Much like the first time I did this kind of cascade, I started at the bottom.  Stacking rocks as they saw fit and sort of planning my way.  Mostly, I try to let the ground tell me where things should go.  I've had this vision in my head for YEARS so I was really hoping it would turn out as imagined.

Then I had to back up the truck to the top of the hill.  This part was more tricky than the first cascade because I had to unload in the road, walk through a gate and a few steps more, then place/bowl the rocks down the hill.  Like before, this part of the hill is unaccessible.

Like before, I made backstop of larger rocks about midway and had mild success.  The top is too steep to crawl down so I did the best I could, knowing that I would have to climb up to re-arrange later.  I took no photos because I was so focused on getting done before I needed my inhaler.  Know that there were rocks in the yard below, rocks in places I didn't intend, and a bit of cursing.


Wonky angles, I know.  I wish that I had documented more but you get the idea. In the before photo, the dead parts are from the eradication of the dreaded buttercups.  In the during photo, I had started the cascade but not finished the ivy replacement part. 

First photo was beginning of smoke, other two are in the midst of it.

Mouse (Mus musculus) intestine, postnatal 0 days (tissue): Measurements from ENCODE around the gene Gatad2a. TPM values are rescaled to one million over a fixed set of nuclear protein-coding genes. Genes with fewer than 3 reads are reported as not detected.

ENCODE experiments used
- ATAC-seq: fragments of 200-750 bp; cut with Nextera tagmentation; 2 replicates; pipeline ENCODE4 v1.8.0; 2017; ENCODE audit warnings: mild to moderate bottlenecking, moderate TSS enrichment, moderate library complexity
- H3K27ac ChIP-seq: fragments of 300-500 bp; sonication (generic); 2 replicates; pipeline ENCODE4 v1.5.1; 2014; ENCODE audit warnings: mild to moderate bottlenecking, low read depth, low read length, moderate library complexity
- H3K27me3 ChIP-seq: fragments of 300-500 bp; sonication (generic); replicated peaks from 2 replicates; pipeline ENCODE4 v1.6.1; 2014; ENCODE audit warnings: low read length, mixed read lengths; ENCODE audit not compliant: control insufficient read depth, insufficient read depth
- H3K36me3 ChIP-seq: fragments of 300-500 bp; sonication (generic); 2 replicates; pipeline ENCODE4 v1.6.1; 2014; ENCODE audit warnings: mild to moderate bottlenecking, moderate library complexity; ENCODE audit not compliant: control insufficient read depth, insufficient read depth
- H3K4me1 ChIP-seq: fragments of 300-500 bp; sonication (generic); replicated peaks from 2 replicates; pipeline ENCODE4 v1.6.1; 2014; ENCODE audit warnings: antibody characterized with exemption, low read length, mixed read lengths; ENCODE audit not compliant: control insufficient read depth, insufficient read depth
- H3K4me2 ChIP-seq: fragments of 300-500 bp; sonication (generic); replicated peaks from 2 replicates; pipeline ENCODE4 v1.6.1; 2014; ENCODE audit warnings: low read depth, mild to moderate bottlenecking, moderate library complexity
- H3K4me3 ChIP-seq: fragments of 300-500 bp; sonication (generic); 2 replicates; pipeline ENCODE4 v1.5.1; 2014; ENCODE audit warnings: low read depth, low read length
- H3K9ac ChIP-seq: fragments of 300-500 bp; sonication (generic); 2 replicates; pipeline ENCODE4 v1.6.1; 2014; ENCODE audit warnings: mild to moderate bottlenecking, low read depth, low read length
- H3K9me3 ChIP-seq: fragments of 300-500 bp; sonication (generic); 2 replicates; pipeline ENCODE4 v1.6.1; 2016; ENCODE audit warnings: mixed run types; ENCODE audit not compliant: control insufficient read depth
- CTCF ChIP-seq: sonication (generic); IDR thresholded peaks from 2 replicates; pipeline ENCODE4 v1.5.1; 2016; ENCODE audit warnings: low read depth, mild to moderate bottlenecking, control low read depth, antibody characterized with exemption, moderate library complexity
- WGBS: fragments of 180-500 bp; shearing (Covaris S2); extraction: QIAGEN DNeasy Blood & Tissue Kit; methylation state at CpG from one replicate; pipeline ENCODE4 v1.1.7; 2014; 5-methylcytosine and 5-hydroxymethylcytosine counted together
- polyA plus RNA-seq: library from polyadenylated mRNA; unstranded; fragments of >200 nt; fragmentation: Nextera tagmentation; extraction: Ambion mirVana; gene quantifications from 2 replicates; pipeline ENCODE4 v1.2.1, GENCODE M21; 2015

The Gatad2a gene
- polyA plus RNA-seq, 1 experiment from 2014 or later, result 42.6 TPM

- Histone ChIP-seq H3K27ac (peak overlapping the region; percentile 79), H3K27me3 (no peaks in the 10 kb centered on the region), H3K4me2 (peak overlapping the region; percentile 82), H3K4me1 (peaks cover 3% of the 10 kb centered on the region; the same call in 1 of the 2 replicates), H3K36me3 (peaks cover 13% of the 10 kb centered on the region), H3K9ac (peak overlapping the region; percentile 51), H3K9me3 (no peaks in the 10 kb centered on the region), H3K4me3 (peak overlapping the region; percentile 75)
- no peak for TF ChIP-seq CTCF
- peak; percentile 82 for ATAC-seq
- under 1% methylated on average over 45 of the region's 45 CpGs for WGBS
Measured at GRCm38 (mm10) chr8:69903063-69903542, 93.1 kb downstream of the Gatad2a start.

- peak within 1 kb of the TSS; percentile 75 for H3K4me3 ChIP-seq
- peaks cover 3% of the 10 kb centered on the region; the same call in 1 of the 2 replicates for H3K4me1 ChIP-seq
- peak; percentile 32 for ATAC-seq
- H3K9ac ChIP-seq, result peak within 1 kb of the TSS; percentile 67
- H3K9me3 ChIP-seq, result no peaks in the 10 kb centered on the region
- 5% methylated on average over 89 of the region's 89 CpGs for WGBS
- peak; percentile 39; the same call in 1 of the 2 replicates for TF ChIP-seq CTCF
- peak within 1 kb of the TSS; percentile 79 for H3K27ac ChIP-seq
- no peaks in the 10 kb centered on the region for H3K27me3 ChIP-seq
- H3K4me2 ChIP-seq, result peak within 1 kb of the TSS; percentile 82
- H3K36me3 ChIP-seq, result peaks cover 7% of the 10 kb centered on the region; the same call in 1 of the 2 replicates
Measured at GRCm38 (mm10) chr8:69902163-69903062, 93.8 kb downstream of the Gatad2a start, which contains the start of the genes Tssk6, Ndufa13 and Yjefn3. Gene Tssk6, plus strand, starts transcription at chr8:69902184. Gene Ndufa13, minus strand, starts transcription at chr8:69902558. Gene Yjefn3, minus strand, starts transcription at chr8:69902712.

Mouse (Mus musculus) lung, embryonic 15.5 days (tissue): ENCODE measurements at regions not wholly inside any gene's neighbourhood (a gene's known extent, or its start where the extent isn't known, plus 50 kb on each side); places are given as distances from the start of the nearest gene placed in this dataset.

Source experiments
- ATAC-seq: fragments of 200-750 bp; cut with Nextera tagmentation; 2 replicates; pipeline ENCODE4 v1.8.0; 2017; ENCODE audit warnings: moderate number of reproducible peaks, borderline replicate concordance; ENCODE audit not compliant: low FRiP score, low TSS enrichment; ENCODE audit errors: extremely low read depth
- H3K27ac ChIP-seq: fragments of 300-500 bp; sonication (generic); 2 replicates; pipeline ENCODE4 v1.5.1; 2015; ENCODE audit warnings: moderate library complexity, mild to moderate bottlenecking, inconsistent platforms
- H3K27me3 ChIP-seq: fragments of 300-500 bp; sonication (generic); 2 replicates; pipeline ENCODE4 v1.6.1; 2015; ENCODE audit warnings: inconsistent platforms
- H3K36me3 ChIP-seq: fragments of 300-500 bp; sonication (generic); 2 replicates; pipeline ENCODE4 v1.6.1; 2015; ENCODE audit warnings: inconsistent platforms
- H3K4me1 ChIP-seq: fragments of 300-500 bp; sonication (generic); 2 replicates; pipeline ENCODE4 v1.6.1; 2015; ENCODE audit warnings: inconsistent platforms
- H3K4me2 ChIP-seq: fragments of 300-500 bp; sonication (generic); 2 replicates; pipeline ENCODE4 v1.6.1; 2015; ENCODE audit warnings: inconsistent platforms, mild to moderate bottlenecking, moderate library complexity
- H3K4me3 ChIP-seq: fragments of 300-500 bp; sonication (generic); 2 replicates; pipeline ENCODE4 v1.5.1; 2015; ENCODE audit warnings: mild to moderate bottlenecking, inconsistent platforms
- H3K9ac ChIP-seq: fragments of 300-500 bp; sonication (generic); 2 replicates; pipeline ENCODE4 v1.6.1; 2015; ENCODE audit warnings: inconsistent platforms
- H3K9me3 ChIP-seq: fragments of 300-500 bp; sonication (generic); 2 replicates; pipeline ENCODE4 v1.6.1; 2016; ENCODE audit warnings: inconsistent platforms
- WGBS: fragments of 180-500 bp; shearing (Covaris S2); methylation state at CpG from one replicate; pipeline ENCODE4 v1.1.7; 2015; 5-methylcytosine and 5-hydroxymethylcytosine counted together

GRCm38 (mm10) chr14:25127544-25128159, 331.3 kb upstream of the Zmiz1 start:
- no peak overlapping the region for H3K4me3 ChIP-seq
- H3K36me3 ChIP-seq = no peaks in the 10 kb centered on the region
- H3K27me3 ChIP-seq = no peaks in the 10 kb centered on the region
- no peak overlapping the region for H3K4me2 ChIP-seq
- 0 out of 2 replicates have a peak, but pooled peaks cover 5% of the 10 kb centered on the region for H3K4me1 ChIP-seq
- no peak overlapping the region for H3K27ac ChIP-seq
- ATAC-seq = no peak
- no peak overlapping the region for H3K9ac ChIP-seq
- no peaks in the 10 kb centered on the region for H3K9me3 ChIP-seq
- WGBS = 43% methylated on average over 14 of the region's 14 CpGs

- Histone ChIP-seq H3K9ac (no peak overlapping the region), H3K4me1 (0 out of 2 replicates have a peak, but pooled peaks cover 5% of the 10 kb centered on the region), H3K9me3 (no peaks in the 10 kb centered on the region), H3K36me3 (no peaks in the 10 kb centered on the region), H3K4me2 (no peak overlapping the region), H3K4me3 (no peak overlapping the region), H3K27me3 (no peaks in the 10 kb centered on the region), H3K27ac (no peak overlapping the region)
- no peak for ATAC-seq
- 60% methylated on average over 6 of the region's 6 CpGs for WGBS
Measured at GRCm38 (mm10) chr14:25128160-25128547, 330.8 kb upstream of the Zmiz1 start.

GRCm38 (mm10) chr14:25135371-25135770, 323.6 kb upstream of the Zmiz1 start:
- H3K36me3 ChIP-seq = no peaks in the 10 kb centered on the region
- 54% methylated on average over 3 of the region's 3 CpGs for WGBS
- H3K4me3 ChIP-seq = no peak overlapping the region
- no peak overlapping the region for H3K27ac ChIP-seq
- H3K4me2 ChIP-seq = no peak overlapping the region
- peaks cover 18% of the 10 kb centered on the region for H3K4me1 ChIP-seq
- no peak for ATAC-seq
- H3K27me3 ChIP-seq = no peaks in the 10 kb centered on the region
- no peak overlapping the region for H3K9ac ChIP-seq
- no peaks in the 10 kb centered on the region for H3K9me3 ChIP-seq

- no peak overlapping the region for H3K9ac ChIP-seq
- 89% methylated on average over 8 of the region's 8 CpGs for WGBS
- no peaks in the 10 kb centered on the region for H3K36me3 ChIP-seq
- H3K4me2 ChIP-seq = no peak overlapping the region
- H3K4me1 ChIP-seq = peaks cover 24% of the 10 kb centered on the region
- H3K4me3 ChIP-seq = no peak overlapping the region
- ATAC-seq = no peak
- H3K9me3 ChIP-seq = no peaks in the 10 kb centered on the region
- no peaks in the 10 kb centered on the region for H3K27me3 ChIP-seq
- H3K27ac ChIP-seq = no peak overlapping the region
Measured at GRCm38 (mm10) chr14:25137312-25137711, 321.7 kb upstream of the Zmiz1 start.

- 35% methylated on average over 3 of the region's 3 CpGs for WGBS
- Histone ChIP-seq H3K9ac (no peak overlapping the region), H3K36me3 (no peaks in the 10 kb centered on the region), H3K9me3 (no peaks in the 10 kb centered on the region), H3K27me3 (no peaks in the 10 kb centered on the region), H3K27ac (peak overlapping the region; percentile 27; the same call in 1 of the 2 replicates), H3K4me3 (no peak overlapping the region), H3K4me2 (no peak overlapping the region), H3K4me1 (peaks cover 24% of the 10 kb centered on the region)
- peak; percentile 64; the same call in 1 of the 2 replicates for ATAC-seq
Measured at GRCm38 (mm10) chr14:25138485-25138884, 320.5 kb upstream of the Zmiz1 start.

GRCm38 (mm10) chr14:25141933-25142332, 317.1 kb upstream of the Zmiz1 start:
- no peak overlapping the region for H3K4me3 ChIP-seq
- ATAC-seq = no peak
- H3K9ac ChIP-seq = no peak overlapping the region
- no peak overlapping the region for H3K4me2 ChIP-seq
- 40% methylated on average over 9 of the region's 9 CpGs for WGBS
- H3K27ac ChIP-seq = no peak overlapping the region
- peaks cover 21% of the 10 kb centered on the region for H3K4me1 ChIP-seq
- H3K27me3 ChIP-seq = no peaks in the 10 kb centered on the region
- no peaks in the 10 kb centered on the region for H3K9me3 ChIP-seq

It turned out mostly like I'd hoped.  The plan was to go trim the dead ferns and weeds but the smoke is making that impossible.  It will also look better when we have the landscaper weedwhack one last time before winter.

Imagine the ferns growing along the top then the cascade wending it's way down through grass, ferns, and allowed dandelions.  (because bees are more important than grass)  I'm also wondering about solar lights/fairy lights along that cascade.  We'll see.

Mostly I like how it transitions from structured English garden, to less structured, to wild.  That was my vision/hope.  

Panorama made the deck rail look wonky

View from the deck, featuring our current smoke monster 

I'm super happy that this is done before the Fall rains arrived, otherwise it would have been MudFest 2020.  It should be nice enough for a while that the grass  and some of the ferns will regrow before the first freeze.  

If the ivy returns after all of this work, then I concede defeat.  

1 comment:

Gigi said...

It looks great! I love that you found the hydrangea that you forgot about. If the chemicals don't keep the ivy from coming back; persistence will. I'm about ready to go the chemical route with the blasted blackberry bush but I'm afraid it will take out everything else. Just wander out there every once in a while and if you see a stray piece of ivy; yank it out and throw it in the trash (not the yard otherwise it will take root there).